This is an exhibition which explores the manner in which the negotiation centre vs. periphery, periphery vs. periphery, national/cultural centres vs. local/constructed centres is taking place in four cities of Eastern-Central Europe: Kyiv (Ukraine), Warsaw (Poland), Bucharest (Romania), and Brno (Czech Republic). The time of focus is the transition from the communist to the democratic regimes.

Before coming to Bucharest, at the Ion Mincu University of Architecture and Urbanism, in the period 19th May-3rd June 2022, the exhibition was hosted by CANactions Festival in Kyiv, from 18th to 24th September 2021, by SARP Pavillion in Warsaw, from 22nd October to 13th November 2021. Currently, it is on display in Brno, at Galerie Mini of the University of Technology/Faculty of Architecture (i.e. from 9th to 24th June 2022).

The four case studies are depicted from the common stance of the constant change that both the cities and, by extension, their countries have been undergoing in the last 30 or so years. Sadly, one of the cities among the case studies, Kyiv, has been the subject of dramatic and accelerated change in the context of the war currently going on in Ukraine, and, earlier this year, in the outskirts of Kyiv itself. Given these incredible developments, the tasks of the local and international teams of architects and urbanists consist of immediate solutions for the reconversions of space designed to host a massive influx of internal migrants, as well as of the transition from temporary housing to more stable ones, including the renovation of destroyed apartment buildings, accompanied by putting forward concrete solutions of common living like common spaces for canteens, lounge areas and such. On the more distant term, the specialists will work hand in hand with policy makers to create the legal framework for a cooperation between public and private entities for the reconstruction of ravaged areas of the city, and more significantly, of almost entirely destroyed cities such as Kharkiv. In this context, notions such as centre, periphery will gain conversions or even new meanings, just the way these cities’ infrastructure itself has to be reconstructed piece by piece.

Warsaw, the second case study, is an excellent example of multiple centres existing in the urban structure like in a dialogue between the past, the present, and their intermediary periods. Hence, the specialists in urbanism talk about a polycentric urban network based on traditional (cultural, religious) centres, on constructed centres (in the new business centres focused preponderantly on the commercial role), on ‘spontaneous’ centres, the result of informal roles assumed at the local levels (usually in the outskirts of the town). Naturally, there are centres which fulfil a double function, a local one, namely as a place which serves as a community nexus, but also a wider municipal one, as a transport hub between two separate districts/parts of the city. Warsaw also represents an interesting example of the manner in which periphery (the ‘civilisational’* one, this time) conquered the centre (seen as an eco-friendly habitat based on a green area). A car park destroyed a so-called biodiverse rain garden, built on Francuska, street of the once elegant district of Saska Kępa.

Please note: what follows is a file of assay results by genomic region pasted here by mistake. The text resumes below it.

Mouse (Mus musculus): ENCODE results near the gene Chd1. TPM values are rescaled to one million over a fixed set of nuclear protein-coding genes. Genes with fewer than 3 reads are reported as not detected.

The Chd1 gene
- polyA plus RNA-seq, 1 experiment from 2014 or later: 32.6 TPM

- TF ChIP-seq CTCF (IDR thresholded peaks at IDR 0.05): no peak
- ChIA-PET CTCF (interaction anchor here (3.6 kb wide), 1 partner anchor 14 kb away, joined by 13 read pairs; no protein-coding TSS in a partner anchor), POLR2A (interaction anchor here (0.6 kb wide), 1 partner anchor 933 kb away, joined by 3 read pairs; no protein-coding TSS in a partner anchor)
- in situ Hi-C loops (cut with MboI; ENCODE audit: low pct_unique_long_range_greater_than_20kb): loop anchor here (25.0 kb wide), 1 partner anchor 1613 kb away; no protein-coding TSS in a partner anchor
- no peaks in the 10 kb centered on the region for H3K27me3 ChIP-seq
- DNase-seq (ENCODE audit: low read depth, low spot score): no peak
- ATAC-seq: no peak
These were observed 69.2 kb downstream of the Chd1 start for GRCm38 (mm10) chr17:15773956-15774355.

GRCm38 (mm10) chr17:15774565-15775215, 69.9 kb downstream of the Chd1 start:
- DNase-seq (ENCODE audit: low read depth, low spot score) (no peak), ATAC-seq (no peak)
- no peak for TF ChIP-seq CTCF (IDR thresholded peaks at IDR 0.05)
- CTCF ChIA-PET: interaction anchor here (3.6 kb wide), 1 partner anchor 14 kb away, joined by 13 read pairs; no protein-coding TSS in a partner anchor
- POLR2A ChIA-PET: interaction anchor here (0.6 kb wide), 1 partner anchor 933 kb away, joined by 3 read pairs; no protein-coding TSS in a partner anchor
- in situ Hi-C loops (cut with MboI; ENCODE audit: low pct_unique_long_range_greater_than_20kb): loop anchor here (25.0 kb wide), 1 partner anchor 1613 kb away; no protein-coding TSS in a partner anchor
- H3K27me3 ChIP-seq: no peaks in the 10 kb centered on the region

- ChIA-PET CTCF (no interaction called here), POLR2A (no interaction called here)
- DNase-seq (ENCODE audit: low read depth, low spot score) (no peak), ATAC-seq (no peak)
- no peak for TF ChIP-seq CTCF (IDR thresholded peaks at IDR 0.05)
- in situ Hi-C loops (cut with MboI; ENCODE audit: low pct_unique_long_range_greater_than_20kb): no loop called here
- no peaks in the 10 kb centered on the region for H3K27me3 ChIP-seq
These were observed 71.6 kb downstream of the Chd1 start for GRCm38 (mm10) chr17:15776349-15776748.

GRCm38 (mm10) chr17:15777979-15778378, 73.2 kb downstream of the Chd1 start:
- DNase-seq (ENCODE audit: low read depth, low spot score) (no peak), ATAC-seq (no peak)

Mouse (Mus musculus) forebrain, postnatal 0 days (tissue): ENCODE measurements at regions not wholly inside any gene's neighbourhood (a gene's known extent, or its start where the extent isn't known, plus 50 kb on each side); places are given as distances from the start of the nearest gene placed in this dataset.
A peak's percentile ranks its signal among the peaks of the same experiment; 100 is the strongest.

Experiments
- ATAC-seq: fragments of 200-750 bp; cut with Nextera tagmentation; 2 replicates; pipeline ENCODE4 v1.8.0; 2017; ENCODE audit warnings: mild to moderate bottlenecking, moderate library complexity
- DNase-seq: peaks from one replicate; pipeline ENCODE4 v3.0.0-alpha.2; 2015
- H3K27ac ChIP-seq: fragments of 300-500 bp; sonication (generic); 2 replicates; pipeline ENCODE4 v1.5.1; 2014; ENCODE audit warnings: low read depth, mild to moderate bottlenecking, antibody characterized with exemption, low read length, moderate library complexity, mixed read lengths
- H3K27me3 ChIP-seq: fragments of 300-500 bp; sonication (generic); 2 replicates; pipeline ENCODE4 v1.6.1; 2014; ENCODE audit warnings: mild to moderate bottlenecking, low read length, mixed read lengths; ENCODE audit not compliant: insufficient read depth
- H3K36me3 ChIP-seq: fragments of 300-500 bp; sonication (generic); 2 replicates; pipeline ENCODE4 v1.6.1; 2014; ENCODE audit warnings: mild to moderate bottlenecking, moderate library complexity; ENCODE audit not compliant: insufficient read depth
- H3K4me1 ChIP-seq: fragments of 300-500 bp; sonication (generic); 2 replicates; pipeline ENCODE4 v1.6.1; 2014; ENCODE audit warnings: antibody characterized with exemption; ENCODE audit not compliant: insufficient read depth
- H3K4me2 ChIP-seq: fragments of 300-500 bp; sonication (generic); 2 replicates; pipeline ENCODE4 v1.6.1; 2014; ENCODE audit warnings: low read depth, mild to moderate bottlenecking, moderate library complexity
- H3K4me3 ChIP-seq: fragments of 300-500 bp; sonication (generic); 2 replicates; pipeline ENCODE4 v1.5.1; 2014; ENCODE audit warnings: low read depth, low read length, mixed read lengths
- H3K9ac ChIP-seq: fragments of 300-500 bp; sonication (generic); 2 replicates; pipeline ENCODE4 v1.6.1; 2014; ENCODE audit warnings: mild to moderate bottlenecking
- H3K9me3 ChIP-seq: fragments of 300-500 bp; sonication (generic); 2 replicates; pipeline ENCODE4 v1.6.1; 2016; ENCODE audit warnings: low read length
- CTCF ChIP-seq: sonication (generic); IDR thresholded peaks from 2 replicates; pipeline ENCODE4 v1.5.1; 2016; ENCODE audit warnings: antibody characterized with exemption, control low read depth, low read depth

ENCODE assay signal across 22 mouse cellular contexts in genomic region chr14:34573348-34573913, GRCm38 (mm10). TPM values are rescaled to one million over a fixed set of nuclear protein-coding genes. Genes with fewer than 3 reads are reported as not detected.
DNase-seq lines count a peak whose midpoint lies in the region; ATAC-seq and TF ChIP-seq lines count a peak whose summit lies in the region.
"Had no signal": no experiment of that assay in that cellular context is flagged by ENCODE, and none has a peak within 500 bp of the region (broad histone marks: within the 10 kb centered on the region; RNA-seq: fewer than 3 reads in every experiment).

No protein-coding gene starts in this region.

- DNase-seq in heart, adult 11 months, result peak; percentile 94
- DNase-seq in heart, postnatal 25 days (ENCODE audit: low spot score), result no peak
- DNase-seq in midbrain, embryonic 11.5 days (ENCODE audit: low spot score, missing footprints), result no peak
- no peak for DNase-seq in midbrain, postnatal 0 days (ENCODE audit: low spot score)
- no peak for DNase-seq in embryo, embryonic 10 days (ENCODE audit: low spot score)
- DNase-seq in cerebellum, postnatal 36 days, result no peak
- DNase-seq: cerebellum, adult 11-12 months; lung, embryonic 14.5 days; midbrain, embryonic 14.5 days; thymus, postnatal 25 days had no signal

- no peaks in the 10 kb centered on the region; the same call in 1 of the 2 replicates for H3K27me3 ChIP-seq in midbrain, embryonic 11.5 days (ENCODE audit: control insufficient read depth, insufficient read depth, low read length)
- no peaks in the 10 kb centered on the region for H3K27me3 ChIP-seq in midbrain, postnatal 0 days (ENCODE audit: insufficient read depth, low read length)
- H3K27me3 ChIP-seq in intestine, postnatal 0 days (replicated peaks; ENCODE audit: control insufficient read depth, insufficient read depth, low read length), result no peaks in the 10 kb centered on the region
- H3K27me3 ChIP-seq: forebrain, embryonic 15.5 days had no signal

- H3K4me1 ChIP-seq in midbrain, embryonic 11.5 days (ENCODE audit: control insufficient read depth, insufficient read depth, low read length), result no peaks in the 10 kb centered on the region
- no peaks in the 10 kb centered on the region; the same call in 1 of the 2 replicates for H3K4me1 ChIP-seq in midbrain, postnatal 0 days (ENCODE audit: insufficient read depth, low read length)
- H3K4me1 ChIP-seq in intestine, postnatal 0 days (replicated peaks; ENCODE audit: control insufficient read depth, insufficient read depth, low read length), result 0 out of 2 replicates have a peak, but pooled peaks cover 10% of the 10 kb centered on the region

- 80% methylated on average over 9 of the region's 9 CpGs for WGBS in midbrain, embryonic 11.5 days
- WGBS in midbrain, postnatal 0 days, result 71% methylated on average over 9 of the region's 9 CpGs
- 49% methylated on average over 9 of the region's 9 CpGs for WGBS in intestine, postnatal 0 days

Bucharest is the perfect example of permanent shifting notions such and centre and periphery, both at basic, urban fabric, and at the more general legal framework. Indeed, there seem to be no boundaries in destroying or in converting public areas into private ones. The constructions as designed by private actors show no interest to preserve the genuine structure of the town, including those areas which once were dedicated to community activities, including socialisation. One typical example is Popești Leordeni, an area abounding in massive constructions which lack infrastructure almost totally. The predictable result is a kind of polyperiphery lacking any centre, with the gloomy prospect of failure in creating new communities from the many who inhabit the area. Moreover, as in contrast to the lack of boundary in applying the law or the rules of urbanism, entire spaces in Bucharest are fenced, hence the impression is of an eerie multitude/succession of fenced peripheries.

Brno instead brings some interesting contributions to the concept of urban centre, by adding broader functional and social roles. For example, in a district preponderantly inhabited by Roma population, Cejl, the facilities are synchronic to the level that the local centre serves as a social integration hub. A second, though unconnected illustration of the above mentioned trend is related to the paradoxical fact that the residential area of Lesná, a sort of garden city itself, has a church as a local centre. Indeed, in one of the most atheistic countries in Europe, the centre of one neighbourhood (built during the communist time) took on a religious stance.

Source: (accessed 12.06.2022)

*to be understood in terms of outdated living ways

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